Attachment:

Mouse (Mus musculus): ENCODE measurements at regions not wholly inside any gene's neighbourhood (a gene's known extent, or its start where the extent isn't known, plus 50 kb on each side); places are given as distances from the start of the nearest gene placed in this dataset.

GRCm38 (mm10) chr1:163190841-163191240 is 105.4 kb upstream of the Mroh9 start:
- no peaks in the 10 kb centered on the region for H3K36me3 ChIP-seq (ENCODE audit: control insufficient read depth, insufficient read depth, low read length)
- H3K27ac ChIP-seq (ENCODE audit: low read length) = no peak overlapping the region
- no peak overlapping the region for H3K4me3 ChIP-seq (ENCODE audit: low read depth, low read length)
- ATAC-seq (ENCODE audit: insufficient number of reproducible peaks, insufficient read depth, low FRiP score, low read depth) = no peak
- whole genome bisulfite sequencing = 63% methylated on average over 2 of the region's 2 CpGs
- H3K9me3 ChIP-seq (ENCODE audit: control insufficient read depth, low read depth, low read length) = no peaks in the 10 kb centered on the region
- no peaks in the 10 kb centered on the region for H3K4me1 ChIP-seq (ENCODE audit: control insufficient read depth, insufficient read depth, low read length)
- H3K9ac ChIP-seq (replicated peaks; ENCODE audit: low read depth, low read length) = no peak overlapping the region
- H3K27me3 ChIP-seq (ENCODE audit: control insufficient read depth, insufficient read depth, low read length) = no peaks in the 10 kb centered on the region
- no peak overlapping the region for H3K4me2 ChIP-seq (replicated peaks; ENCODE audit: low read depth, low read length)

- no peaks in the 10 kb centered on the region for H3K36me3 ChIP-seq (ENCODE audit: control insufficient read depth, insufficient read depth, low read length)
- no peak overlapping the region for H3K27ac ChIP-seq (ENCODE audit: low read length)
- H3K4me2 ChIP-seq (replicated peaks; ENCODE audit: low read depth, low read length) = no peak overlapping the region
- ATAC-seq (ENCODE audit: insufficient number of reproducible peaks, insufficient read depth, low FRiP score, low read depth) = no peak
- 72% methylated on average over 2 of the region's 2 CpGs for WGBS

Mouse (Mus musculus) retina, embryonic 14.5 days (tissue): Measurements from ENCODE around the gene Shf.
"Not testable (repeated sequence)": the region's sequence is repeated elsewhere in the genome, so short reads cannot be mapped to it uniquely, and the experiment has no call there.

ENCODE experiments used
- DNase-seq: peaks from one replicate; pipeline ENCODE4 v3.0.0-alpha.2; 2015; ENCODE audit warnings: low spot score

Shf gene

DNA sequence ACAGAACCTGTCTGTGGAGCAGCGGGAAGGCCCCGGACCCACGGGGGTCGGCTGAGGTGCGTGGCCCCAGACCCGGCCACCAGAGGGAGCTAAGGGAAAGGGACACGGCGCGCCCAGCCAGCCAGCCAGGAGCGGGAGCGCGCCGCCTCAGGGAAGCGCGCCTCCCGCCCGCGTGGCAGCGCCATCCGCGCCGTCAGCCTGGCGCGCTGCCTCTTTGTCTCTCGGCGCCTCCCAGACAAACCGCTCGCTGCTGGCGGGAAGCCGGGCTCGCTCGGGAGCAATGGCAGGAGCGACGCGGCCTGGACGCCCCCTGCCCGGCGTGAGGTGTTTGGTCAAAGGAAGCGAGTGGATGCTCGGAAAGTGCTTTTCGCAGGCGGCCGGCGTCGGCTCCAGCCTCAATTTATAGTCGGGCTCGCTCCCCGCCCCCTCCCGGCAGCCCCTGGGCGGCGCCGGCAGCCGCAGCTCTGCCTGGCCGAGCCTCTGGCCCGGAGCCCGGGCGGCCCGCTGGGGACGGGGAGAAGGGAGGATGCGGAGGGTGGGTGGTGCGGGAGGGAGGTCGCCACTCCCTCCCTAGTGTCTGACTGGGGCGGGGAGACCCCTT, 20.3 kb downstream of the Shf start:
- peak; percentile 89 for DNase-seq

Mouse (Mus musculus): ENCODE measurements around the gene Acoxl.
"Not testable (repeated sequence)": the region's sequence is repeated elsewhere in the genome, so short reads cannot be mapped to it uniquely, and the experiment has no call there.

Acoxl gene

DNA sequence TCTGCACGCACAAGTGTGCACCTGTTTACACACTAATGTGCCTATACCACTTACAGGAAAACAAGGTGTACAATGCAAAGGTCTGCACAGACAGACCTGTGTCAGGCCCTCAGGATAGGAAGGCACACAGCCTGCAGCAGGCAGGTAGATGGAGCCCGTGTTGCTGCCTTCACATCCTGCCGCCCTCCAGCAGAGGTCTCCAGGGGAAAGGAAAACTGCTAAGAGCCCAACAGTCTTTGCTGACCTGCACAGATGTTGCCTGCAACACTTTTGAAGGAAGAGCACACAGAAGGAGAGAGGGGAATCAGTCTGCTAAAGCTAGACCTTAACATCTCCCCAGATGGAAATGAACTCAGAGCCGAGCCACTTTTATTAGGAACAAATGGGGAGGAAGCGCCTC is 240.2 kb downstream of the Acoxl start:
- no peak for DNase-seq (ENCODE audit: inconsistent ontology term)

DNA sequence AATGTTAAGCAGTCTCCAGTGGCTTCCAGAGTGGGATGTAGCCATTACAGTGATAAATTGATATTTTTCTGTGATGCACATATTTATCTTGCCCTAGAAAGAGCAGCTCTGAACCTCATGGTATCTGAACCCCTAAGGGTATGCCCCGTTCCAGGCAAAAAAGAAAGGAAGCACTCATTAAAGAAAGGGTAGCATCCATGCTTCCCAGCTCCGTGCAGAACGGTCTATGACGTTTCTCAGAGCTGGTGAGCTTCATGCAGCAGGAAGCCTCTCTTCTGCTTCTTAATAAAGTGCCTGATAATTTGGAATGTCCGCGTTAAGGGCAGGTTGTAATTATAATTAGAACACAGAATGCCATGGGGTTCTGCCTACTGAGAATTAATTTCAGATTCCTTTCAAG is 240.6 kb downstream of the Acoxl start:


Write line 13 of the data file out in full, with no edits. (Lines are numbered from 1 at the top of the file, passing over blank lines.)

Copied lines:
- no peaks in the 10 kb centered on the region for H3K36me3 ChIP-seq (ENCODE audit: control insufficient read depth, insufficient read depth, low read length)